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What’s inside 1961 Burkinabe-French agreement scrapped by Ouagadougou?

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Picture: ANA File – President Emmanuel Macron. On January 24, the Burkinabe authorities demanded that French troops located in Burkina Faso would be withdrawn after the African nation’s government terminated a bilateral Burkinabe-French agreement; France had one month to withdraw its troops from the West African country and did so on February 20.

By Roman Sanin

In Burkinabe Foreign Ministry’s Tuesday diplomatic note to Paris, cited by media, Ouagadougou “denounces the technical military assistance agreement concluded in Paris 24 April 1961 between the Republic of Upper Volta [Burkina Faso’s former name] and the French Republic, including its two annexes”.

The letter stipulates that the remaining French military personnel in the country’s military administrations must leave Burkinabe soil within a month.

What were the key points of the Burkinabe-French military assistance agreement?

In line with the agreement, as cited by the media, France had to place at the disposal of Ouagadougou its officers and troops, whose assistance was necessary to organise, instruct, and supervise the Burkinabe armed forces.

In addition, the agreement set out “free” provision of all or part of the military materials and equipment that were necessary for the Burkinabe military.

Beyond that, Burkinabe nationals were allowed to be admitted to French education institutions and military establishments by competitive examination along with French citizens.

The agreement, however, obliged Burkina Faso to address France as a priority to renew the military materials and equipment of its armed forces. This point envisaged “ensuring the armament standartisation”.

At the same time, light weapons, transmission equipment and combat vehicles for the Burkinabe army were also supplied only by France. However, there is a clause saying that Burkina Faso may accept military assistance from a third party when France is unable to provide it.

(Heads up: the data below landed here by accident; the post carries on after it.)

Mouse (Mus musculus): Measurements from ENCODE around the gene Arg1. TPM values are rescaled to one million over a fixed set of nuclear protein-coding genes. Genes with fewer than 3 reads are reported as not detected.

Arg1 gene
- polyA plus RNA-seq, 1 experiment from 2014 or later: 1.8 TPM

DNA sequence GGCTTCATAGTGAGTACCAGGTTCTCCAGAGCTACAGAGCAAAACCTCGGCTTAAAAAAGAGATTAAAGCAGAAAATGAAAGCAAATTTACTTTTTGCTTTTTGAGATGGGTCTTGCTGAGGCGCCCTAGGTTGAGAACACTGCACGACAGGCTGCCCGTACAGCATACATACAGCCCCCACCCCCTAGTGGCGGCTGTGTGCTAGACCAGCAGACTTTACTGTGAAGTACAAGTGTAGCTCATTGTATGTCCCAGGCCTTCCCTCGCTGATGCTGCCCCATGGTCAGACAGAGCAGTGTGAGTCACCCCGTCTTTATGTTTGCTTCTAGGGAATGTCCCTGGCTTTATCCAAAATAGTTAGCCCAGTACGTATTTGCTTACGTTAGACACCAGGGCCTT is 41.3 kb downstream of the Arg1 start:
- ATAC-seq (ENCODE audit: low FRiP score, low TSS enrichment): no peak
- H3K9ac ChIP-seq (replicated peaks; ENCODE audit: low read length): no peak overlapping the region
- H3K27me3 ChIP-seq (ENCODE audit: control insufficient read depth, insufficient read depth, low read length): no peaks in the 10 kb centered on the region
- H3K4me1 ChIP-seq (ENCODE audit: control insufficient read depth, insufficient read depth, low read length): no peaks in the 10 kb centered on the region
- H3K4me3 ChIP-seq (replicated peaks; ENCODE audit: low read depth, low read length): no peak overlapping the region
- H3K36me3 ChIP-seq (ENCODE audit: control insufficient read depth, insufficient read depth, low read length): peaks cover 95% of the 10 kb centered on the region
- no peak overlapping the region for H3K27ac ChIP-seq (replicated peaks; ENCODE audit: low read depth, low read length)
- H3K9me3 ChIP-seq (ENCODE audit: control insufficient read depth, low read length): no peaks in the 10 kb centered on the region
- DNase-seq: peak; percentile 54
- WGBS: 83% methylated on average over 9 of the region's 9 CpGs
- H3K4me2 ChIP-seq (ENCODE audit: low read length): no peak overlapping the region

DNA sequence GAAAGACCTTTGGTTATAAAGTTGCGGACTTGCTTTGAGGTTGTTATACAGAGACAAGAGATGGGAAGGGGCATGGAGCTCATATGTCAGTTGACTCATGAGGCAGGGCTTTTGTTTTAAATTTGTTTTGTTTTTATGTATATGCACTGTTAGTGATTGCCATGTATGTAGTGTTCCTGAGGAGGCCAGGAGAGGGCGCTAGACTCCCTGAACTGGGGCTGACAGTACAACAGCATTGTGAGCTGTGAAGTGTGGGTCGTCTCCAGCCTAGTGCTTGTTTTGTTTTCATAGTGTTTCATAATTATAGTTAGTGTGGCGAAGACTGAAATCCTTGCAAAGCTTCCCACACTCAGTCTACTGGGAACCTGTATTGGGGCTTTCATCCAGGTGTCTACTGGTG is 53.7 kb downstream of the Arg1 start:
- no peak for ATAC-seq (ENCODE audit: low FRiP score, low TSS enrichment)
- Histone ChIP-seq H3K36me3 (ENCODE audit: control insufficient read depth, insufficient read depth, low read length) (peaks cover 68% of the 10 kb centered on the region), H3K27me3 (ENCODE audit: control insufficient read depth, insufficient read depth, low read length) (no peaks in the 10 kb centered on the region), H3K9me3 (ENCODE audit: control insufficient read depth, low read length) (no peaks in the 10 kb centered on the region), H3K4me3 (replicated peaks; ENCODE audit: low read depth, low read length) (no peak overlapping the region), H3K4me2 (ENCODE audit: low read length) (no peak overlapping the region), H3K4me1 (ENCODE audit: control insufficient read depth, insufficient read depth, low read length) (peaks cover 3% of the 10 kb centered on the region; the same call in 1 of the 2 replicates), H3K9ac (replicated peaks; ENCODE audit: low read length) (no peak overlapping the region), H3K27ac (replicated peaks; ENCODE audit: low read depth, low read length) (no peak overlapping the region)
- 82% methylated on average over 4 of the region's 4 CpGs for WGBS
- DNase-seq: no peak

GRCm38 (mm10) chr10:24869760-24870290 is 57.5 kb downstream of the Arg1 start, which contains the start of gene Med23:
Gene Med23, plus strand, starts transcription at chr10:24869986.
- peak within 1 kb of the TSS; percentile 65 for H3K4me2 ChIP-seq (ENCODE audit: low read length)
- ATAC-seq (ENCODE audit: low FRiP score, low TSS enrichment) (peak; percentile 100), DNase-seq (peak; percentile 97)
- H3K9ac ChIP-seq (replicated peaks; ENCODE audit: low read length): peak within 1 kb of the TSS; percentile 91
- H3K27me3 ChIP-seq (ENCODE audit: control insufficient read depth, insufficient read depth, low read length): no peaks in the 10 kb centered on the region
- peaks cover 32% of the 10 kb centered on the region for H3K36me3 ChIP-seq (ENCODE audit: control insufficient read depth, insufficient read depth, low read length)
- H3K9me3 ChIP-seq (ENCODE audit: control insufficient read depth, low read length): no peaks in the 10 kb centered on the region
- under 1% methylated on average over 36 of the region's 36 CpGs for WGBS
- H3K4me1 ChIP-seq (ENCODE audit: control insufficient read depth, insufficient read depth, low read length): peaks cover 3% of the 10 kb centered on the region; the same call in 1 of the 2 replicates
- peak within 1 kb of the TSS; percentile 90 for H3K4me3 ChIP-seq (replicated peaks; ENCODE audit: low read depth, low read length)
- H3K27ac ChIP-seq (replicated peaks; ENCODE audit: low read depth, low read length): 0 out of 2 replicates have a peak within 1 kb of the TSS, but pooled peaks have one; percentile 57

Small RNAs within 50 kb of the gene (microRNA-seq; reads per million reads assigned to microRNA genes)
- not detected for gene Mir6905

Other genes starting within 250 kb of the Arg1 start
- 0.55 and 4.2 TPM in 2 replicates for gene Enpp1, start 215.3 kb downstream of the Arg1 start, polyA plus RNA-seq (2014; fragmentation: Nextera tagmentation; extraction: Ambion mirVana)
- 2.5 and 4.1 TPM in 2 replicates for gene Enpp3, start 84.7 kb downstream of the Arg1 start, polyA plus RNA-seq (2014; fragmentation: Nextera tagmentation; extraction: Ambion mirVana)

French troops’ withdrawal from the Sahel region

Under Operation Barkhane in the Sahel region launched by France in 2014, Paris had its military presence in Burkina Faso, Mali, Chad, Mauritania, and Niger. In line with the initial supposed goal of the operation, France came to fight terrorism in the region. However, the European state has repeatedly been accused of failing in its attempts.

On January 24, the Burkinabe authorities demanded that French troops located in Burkina Faso would be withdrawn after the African nation’s government terminated a bilateral Burkinabe-French agreement; France had one month to withdraw its troops from the West African country and did so on February 20.

This happened after relations dramatically deteriorated between Paris and Ouagadougou, including the request of Burkina Faso that France recall its ambassador.

However, Burkina Faso is not the only country where the former colonial power maintained a military presence, which disappointed locals. There are Mali and Niger, the countries that have seen public protests against the French troops on their soil.

In summer last year, neighbouring Mali got rid of the French military presence. Paris totally withdrew its troops from the country after Bamako terminated bilateral Malian-French agreements in 2022, as the European country was accused of supporting the terrorism it had actually come to fight.

French president Emmanuel Macron recently said his government was planning to reorganise the presence of French troops on the Continent with the help of a new security partnership.

“Our model must not be any more military bases like those we have now,” Macron said in his 27 February speech at the Elysee presidential palace in Paris, adding: “Tomorrow, our [military] presence will go through bases, schools, academies, which will be jointly managed [by French and African staff].”

Macron also emphasised that “France’s role is not to fix all problems in Africa”.

While France is losing its military presence in Africa and announcing plans to “reorganise” it, Macron is now on a trip to four African countries – Gabon, Angola, the Republic of the Congo, and the DRC, – where people are also protesting against his visit.

France’s new plans concerning its military presence in Africa have already been criticised.

Recently, in an interview with Sputnik, Francois Asselineau, a former top French civil servant and political observer, called Macron’s African tour an indication of emergency and said France’s leadership lacks vision for the Continent.

“This [visit] is an emergency, one might say. France is rapidly losing all influence in Africa, despite the fact that the French language has for 150 years been the only vehicle for the very many ethnic groups [in central Africa] to speak to each other. It is still often the language of the administration there, but that is changing rapidly,” Asselineau, who also ran against Macron in the 2017 presidential election, argues.

Roman Sanin is an editor at Sputnik News specialising in the Middle East and North Africa.Burkina Faso has reportedly denounced a military assistance agreement with France, signed in 1961.

This article was first published in Sputnik.